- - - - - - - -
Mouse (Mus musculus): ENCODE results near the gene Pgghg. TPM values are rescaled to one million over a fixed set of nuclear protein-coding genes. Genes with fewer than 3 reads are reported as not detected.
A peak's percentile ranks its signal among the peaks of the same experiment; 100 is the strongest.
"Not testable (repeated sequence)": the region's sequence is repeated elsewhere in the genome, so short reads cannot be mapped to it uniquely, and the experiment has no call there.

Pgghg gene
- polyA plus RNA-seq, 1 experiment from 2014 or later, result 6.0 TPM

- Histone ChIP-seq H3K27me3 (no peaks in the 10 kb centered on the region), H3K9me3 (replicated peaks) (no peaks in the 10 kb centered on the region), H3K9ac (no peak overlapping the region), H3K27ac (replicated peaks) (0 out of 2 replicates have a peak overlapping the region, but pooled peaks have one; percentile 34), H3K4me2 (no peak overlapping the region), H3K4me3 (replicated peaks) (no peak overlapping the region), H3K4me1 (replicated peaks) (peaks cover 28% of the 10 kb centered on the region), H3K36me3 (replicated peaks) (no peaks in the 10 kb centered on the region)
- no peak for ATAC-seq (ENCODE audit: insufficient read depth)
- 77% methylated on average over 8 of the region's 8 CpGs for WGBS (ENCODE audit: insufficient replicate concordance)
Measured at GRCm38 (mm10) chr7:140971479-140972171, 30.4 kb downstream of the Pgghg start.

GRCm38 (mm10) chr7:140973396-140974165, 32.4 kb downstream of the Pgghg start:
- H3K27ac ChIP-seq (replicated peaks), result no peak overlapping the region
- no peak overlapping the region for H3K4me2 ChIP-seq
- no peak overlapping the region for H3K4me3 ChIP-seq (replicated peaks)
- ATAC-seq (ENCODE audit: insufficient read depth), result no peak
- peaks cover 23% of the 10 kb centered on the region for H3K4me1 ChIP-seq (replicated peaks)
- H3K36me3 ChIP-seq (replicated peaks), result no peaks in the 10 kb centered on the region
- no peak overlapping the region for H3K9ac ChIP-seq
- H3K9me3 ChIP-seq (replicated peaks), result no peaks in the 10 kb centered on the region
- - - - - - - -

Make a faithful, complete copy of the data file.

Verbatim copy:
Mouse (Mus musculus): ENCODE results near the gene Pgghg. TPM values are rescaled to one million over a fixed set of nuclear protein-coding genes. Genes with fewer than 3 reads are reported as not detected.
A peak's percentile ranks its signal among the peaks of the same experiment; 100 is the strongest.
"Not testable (repeated sequence)": the region's sequence is repeated elsewhere in the genome, so short reads cannot be mapped to it uniquely, and the experiment has no call there.

Pgghg gene
- polyA plus RNA-seq, 1 experiment from 2014 or later, result 6.0 TPM

- Histone ChIP-seq H3K27me3 (no peaks in the 10 kb centered on the region), H3K9me3 (replicated peaks) (no peaks in the 10 kb centered on the region), H3K9ac (no peak overlapping the region), H3K27ac (replicated peaks) (0 out of 2 replicates have a peak overlapping the region, but pooled peaks have one; percentile 34), H3K4me2 (no peak overlapping the region), H3K4me3 (replicated peaks) (no peak overlapping the region), H3K4me1 (replicated peaks) (peaks cover 28% of the 10 kb centered on the region), H3K36me3 (replicated peaks) (no peaks in the 10 kb centered on the region)
- no peak for ATAC-seq (ENCODE audit: insufficient read depth)
- 77% methylated on average over 8 of the region's 8 CpGs for WGBS (ENCODE audit: insufficient replicate concordance)
Measured at GRCm38 (mm10) chr7:140971479-140972171, 30.4 kb downstream of the Pgghg start.

GRCm38 (mm10) chr7:140973396-140974165, 32.4 kb downstream of the Pgghg start:
- H3K27ac ChIP-seq (replicated peaks), result no peak overlapping the region
- no peak overlapping the region for H3K4me2 ChIP-seq
- no peak overlapping the region for H3K4me3 ChIP-seq (replicated peaks)
- ATAC-seq (ENCODE audit: insufficient read depth), result no peak
- peaks cover 23% of the 10 kb centered on the region for H3K4me1 ChIP-seq (replicated peaks)
- H3K36me3 ChIP-seq (replicated peaks), result no peaks in the 10 kb centered on the region
- no peak overlapping the region for H3K9ac ChIP-seq
- H3K9me3 ChIP-seq (replicated peaks), result no peaks in the 10 kb centered on the region